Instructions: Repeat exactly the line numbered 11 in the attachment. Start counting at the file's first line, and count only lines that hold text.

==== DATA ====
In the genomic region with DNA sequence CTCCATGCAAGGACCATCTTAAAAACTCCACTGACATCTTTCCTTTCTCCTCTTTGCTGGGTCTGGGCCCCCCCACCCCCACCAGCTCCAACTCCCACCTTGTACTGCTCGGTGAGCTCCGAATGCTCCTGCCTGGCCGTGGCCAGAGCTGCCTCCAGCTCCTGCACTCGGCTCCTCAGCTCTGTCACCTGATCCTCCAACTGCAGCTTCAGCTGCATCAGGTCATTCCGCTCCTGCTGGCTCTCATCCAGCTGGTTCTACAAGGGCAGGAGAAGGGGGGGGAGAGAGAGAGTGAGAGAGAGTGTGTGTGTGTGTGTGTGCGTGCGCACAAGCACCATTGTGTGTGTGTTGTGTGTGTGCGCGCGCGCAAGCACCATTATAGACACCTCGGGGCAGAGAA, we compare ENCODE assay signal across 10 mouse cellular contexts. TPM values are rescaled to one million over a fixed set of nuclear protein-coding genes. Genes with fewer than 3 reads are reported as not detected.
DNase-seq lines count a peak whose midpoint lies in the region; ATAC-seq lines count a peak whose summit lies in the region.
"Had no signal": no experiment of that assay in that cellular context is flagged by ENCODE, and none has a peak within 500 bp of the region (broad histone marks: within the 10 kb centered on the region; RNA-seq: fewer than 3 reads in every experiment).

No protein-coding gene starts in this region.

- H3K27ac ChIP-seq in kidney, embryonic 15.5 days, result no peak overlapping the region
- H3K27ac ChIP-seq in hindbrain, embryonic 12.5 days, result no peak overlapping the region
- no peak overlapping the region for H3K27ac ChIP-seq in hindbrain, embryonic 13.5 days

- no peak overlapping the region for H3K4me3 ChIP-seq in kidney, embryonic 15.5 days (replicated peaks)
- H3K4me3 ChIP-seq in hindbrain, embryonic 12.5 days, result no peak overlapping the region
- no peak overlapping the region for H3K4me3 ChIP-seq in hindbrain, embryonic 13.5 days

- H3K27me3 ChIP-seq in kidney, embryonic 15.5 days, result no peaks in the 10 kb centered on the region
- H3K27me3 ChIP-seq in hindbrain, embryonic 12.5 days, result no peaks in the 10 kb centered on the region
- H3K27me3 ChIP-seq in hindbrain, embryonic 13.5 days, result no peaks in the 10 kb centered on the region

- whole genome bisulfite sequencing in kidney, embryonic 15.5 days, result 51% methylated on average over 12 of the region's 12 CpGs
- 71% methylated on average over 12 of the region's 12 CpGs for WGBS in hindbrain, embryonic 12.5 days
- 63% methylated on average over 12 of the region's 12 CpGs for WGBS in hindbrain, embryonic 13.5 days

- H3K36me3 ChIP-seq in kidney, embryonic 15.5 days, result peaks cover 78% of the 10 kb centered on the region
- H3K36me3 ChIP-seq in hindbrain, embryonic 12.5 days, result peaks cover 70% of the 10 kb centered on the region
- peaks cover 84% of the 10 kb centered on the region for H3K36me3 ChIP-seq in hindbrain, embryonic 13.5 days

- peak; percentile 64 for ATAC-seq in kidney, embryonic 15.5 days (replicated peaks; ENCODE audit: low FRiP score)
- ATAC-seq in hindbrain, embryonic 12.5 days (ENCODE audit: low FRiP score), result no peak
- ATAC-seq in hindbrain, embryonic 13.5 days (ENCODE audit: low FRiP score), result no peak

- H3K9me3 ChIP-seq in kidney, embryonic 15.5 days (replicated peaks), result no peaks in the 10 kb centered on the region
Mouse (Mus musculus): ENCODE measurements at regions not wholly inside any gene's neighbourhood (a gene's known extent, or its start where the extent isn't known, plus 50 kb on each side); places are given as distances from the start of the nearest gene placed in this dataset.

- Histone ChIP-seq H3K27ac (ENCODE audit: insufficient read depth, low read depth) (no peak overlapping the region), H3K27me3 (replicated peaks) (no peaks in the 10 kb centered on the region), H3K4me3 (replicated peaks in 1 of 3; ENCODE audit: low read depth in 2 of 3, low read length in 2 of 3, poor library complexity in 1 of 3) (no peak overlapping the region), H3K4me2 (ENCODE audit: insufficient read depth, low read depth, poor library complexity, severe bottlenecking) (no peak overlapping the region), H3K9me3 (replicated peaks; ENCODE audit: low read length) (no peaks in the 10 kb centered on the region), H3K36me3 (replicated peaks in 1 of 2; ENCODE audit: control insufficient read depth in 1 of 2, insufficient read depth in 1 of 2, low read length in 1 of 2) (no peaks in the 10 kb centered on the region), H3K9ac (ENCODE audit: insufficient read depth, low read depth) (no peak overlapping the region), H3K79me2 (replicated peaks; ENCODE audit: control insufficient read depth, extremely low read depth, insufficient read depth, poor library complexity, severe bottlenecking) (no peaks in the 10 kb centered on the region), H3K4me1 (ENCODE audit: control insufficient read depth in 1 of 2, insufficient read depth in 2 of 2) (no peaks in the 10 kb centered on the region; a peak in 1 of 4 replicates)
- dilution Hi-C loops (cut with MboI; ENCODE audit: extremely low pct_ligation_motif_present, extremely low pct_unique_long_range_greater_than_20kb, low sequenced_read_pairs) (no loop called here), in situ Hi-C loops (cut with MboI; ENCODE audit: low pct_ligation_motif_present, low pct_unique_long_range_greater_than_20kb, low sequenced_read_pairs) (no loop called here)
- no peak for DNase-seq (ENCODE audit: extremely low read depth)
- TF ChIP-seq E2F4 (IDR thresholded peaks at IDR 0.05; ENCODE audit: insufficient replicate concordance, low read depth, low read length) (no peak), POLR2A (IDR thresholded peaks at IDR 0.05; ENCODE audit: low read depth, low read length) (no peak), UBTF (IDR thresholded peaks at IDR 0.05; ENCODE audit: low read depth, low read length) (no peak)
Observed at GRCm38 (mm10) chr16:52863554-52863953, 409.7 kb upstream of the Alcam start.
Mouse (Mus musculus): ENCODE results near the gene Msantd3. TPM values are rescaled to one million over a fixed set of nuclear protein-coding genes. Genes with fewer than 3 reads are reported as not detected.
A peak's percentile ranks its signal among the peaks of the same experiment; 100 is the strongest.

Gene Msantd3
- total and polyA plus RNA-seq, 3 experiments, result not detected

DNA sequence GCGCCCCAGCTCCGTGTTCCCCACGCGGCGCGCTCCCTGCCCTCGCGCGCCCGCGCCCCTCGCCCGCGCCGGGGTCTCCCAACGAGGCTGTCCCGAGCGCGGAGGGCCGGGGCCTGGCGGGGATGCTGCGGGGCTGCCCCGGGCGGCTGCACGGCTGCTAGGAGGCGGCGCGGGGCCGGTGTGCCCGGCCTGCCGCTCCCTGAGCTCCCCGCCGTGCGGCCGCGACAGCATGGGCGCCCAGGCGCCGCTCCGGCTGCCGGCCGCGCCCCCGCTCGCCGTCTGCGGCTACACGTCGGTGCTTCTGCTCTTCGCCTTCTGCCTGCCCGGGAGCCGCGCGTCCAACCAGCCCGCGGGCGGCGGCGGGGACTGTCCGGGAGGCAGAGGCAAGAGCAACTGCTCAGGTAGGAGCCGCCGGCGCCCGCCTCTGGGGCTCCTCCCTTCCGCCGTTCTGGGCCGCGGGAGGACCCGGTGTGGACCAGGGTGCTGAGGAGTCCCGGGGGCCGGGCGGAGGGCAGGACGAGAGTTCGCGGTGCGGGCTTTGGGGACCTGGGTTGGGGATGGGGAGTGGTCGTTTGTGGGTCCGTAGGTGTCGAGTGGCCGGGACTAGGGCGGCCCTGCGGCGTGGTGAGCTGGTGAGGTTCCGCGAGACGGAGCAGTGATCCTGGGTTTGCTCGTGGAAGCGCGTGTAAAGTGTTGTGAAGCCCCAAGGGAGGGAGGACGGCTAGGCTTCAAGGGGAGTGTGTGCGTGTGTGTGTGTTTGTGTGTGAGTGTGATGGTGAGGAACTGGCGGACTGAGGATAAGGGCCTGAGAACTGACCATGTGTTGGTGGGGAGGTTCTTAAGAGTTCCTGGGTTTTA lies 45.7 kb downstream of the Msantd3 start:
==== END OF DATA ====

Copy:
- H3K27me3 ChIP-seq in kidney, embryonic 15.5 days, result no peaks in the 10 kb centered on the region